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Alesya Osadchaya was born in October of 1990 in Moscow, Russia. She studied veterinary medicine at the Moscow Veterinary Academy. Currently, he also works as a teacher in the field of veterinary entrepreneurship. The fascination with photography came from childhood. Dad taught her to handle the camera, later she got carried away with photography seriously and began to earn money by taking pictures - portrait and reportage. After graduation, the institute began to travel and take pictures of more scenery and travel reports. Travel and photography are closely related. Alesya rarely uses the services of travel agencies and travels alone. Always takes a camera with her. Through photographs, she shows the fragility of man compared to the forces of nature. Statement: No wonder they say that the most cool photos are obtained at a time when the elements are raging. Nature opens on the new side. In bad weather, few people can force themselves to leave the warm bed and go to meet the unknown. At this time, and people who are on the street once pretend to wear "masks". They are busy with more important things - how not to get wet, do not mess up your hair, save your property, and even the safety of your life, after all. But these are not all. However strange it may sound, I am inspired by the vagaries of nature: storms, hurricanes, tornadoes, storms. As a child, I reviewed a bunch of BBC films (and not only) about similar natural phenomena. Probably, therefore, at such moments in the head immediately the plots for photographs are born - a good look. But even in the quietest weather one can find "moments of strength". With my capture I want to show the greatness of nature, its beauty, strength and scale in comparison with fragility and human life.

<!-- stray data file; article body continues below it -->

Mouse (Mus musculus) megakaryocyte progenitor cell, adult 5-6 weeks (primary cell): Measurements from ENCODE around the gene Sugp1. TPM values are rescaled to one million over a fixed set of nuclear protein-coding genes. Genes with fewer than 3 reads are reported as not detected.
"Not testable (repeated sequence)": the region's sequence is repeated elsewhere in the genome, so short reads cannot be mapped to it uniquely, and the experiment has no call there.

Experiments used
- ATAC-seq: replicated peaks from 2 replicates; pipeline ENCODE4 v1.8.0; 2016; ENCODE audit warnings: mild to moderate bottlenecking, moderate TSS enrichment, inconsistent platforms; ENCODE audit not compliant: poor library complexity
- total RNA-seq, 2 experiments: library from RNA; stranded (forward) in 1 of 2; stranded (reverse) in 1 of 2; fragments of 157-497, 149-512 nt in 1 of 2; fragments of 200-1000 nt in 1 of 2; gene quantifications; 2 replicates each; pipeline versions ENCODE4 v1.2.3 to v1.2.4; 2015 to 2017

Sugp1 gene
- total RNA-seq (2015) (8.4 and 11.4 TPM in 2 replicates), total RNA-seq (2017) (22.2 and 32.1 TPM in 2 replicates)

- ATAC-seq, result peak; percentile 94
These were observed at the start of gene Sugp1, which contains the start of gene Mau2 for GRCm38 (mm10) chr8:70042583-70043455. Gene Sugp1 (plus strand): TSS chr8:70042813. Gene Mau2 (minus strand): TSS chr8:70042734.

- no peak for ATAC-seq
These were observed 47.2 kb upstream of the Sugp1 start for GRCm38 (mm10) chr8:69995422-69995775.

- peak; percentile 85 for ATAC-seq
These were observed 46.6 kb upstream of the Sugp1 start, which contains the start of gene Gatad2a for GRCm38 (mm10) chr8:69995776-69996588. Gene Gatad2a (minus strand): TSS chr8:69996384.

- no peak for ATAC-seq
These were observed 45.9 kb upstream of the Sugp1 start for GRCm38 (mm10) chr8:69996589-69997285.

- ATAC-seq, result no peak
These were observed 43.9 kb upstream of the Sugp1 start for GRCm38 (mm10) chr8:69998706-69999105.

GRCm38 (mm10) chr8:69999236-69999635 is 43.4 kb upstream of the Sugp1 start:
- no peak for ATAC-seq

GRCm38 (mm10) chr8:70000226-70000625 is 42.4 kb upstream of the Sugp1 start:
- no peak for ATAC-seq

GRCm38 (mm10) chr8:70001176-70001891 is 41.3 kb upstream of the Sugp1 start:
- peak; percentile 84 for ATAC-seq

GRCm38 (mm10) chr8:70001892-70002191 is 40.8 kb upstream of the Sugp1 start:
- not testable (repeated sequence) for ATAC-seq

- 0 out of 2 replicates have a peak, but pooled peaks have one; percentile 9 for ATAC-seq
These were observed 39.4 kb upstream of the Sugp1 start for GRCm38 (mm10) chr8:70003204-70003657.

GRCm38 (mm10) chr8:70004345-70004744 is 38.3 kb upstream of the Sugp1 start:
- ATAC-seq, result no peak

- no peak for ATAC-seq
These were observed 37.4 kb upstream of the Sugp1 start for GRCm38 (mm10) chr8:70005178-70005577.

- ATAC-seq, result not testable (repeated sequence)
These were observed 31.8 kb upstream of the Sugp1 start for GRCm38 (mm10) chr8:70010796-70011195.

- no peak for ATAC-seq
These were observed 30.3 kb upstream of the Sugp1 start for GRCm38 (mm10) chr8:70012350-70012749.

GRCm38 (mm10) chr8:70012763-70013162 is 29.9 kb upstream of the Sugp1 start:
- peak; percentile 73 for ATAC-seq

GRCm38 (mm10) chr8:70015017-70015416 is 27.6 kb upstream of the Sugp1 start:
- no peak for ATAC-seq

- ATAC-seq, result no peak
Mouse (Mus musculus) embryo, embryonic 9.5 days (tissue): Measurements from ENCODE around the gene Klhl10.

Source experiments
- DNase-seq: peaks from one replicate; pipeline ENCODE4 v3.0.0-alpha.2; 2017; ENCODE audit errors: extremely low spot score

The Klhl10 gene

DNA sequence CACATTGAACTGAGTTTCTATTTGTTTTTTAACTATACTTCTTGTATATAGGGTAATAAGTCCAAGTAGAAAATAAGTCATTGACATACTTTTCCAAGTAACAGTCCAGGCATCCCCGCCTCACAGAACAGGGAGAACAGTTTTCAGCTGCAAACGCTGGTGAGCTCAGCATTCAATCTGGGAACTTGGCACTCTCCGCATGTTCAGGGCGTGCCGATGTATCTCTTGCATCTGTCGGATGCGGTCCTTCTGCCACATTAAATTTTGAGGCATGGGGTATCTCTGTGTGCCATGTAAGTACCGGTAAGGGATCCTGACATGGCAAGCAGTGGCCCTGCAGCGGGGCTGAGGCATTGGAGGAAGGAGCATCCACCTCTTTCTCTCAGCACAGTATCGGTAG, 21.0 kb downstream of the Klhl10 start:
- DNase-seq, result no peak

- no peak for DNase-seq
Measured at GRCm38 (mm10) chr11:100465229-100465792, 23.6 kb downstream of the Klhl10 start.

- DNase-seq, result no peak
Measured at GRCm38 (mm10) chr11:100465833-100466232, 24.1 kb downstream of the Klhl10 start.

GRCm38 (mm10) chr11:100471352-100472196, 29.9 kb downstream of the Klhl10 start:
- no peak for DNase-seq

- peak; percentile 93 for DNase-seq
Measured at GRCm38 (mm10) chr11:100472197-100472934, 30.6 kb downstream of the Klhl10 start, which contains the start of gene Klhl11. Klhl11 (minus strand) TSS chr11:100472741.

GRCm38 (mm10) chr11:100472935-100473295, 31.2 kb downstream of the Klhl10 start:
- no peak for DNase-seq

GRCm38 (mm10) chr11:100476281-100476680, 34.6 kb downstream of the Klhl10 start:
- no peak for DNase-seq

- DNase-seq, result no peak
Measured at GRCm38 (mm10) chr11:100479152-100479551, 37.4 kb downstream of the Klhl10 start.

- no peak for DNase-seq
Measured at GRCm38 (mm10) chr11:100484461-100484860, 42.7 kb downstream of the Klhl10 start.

Nicola Ducati
Italy
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My name is Nicola Ducati I am an Italian photographer, travel and portrait photography is my expressive medium. With my pictures I want to tell stories that create empathy between the viewer and the subject with elegance and authenticity. I was born in a small town among the Italian Alps. I have always lived in a beautiful place that has made me grow and appreciate nature, animals, quiet places and respect for what surrounds us, I think this way of living in the countryside has greatly influenced my photographic sensitivity. I approached the world of photography by chance. As a child, I used to play with an old camera found who knows where, a shabby but fascinating object that soon became a passion. Later, my curiosity led me to experiment with many different genres, from the first landscape, travel photography, and finally the travel portrait. Today I especially like photography, which tells stories but also lets you imagine them, which excites and suggests reflections. A narrating photography. What I like I photograph only what I like and what fascinates me, I am a curious person and i try to find what in the world unites us not what divides us, I mean that I try to bring out those traits of humanity that make us all connected. An exercise to accept with empathy the entropy of our world. My photography is not conceptual, it represents what I see, what I feel important, what excites me or moves me. I love when the emotion and the story hidden inside a picture reaches the observer. I entrust my work and aesthetics photography to the task of telling and giving the observer inspiration and sense of belonging. Photography that responds to this, is a successful one.